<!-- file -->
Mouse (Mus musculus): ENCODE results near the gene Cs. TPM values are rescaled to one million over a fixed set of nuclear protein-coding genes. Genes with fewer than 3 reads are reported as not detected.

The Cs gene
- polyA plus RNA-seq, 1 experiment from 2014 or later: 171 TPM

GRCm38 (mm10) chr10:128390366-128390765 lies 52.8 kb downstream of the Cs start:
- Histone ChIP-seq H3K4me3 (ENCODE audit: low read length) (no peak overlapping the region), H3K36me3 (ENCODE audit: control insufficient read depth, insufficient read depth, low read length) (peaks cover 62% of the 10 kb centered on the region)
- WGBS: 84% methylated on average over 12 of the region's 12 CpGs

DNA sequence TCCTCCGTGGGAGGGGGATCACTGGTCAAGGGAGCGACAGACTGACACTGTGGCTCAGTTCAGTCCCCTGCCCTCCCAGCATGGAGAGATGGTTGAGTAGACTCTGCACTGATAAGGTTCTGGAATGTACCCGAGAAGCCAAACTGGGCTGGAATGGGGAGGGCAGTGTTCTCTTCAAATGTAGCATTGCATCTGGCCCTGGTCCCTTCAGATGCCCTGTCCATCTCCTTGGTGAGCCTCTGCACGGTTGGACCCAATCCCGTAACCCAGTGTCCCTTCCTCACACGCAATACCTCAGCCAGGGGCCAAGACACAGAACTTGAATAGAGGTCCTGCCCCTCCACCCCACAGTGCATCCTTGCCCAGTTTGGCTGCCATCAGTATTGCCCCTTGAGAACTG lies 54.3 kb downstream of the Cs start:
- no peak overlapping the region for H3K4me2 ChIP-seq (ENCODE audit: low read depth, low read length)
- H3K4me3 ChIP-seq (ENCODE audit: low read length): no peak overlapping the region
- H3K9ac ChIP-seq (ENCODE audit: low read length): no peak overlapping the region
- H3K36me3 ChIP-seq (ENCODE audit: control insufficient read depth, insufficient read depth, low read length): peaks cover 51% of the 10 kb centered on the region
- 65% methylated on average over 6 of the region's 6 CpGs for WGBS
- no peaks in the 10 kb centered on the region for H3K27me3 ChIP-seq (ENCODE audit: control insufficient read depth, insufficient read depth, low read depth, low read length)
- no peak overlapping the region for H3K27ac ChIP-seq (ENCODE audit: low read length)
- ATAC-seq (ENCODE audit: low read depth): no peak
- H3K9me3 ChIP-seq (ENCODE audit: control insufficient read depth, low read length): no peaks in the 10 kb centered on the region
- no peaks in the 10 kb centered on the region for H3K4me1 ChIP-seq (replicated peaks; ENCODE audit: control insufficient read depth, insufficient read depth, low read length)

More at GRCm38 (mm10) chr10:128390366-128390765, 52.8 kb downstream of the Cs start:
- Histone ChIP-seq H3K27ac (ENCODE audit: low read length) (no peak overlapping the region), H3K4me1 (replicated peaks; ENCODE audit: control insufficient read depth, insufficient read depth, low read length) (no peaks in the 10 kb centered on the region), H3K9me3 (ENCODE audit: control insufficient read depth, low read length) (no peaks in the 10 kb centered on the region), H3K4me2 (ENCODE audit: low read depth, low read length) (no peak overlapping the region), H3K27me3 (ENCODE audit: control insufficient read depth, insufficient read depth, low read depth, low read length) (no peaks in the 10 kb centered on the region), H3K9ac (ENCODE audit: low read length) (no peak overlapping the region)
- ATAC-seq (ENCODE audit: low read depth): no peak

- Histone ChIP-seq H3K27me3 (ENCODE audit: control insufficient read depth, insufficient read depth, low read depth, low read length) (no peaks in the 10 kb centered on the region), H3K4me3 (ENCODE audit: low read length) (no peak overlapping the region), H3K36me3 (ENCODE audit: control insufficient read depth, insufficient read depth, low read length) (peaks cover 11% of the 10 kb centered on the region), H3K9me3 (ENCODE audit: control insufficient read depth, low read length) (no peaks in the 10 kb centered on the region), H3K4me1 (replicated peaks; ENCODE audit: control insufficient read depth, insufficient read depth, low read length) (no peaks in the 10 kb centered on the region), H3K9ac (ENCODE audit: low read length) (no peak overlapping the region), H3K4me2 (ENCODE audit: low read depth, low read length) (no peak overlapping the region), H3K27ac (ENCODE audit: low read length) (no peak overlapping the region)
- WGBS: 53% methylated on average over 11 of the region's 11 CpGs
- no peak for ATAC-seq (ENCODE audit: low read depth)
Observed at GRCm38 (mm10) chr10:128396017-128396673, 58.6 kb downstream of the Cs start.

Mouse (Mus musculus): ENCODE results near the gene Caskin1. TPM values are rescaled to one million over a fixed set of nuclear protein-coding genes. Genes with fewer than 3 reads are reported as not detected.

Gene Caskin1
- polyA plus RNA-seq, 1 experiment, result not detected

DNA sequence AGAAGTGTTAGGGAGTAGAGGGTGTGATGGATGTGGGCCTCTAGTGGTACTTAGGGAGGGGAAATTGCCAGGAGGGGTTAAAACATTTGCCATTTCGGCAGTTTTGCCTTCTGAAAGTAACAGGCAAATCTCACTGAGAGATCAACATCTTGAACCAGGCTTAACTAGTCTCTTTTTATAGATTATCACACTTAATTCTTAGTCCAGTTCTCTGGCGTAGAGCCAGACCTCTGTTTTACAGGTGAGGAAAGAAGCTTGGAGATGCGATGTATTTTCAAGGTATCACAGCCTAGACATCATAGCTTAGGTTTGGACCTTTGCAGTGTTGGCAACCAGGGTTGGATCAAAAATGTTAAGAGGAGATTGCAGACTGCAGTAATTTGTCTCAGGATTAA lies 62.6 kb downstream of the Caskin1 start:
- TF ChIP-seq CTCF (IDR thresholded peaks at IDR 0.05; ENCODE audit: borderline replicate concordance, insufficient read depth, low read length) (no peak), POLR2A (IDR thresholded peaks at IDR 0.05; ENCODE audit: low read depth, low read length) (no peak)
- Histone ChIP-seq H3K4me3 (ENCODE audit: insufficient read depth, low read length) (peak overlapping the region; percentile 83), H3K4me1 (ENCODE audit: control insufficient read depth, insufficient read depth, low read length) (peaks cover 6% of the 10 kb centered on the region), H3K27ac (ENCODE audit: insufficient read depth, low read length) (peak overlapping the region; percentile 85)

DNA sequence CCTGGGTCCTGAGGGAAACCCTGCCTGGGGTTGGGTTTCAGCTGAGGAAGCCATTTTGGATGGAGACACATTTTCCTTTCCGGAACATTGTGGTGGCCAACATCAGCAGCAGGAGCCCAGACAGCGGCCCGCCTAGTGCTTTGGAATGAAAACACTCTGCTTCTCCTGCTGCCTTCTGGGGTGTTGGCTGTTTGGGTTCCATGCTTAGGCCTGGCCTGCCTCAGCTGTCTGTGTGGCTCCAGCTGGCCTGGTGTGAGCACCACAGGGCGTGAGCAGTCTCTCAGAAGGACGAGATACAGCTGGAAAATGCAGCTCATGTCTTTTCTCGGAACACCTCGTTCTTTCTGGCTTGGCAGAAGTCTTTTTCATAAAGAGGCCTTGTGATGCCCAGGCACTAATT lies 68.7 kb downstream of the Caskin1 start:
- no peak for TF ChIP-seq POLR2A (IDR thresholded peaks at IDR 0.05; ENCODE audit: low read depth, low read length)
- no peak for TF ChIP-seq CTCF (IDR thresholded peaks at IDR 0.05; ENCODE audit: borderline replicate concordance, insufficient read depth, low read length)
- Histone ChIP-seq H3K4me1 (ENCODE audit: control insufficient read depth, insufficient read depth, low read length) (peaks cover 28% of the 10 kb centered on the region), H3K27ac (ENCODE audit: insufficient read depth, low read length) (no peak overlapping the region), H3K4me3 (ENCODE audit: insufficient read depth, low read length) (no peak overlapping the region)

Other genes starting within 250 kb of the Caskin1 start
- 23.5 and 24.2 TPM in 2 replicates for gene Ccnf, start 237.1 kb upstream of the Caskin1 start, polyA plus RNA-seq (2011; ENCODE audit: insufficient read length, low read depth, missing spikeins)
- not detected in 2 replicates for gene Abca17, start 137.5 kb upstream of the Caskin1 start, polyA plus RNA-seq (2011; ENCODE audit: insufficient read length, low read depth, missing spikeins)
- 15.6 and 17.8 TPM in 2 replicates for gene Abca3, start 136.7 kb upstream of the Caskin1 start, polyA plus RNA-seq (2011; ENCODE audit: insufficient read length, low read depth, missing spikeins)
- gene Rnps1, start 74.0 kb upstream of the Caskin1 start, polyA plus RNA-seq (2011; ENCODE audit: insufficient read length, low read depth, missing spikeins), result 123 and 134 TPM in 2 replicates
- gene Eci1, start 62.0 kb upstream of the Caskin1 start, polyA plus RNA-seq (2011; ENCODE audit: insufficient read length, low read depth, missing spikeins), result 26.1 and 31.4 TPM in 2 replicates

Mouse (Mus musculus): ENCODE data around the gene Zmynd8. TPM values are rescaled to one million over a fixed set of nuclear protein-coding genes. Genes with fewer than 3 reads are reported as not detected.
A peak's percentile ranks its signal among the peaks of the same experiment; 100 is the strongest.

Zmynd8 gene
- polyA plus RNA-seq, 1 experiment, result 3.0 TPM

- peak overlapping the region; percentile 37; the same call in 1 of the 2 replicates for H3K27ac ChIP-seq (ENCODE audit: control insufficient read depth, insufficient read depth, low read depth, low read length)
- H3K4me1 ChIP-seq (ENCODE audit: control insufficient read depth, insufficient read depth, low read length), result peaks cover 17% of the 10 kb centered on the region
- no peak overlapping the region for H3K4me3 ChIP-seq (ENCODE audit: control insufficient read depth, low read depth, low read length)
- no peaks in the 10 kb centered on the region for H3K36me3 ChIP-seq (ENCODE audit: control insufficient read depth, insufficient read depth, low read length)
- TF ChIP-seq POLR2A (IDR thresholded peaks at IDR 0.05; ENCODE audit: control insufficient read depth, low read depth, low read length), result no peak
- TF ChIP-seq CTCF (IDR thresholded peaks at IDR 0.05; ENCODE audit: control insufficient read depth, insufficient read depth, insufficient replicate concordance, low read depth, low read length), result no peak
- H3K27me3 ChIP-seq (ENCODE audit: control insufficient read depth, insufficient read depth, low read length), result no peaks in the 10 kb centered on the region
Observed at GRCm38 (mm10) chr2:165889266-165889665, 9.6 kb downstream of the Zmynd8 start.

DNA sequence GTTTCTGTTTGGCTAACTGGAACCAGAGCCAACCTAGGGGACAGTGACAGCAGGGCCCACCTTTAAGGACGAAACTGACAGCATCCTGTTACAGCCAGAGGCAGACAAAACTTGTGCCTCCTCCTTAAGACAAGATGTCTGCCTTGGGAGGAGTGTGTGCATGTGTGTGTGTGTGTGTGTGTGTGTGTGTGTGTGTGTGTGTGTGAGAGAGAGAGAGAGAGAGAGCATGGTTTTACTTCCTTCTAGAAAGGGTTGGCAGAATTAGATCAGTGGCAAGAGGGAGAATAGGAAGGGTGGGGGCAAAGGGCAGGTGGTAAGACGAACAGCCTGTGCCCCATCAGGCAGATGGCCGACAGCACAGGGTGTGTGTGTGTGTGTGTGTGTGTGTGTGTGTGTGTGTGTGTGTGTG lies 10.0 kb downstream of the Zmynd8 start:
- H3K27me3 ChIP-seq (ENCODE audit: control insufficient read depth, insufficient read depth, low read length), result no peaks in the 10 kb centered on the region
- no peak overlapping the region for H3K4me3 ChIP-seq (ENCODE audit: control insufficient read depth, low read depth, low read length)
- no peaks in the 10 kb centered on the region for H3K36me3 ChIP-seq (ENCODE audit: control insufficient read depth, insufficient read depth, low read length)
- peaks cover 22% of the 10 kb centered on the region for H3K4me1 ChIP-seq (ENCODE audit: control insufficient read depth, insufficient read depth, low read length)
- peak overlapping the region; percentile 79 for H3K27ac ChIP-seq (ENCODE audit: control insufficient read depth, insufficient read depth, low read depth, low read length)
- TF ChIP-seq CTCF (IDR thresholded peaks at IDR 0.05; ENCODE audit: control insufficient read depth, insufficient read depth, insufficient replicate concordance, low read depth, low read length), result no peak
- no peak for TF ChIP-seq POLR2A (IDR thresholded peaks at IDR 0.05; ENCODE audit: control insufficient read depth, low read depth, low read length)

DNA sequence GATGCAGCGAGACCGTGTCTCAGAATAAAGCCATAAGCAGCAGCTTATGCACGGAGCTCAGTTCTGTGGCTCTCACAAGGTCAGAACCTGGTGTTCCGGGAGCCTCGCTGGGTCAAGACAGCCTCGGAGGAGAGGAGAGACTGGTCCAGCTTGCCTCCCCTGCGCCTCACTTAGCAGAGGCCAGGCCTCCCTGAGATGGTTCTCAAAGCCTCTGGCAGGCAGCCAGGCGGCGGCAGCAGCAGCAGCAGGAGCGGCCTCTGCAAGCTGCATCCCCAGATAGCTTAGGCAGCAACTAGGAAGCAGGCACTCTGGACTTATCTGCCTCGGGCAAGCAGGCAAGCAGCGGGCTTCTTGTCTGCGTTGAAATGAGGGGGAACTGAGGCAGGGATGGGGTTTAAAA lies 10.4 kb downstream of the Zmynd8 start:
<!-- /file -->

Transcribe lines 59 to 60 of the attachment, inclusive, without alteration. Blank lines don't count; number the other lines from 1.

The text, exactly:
- TF ChIP-seq CTCF (IDR thresholded peaks at IDR 0.05; ENCODE audit: control insufficient read depth, insufficient read depth, insufficient replicate concordance, low read depth, low read length), result no peak
- no peak for TF ChIP-seq POLR2A (IDR thresholded peaks at IDR 0.05; ENCODE audit: control insufficient read depth, low read depth, low read length)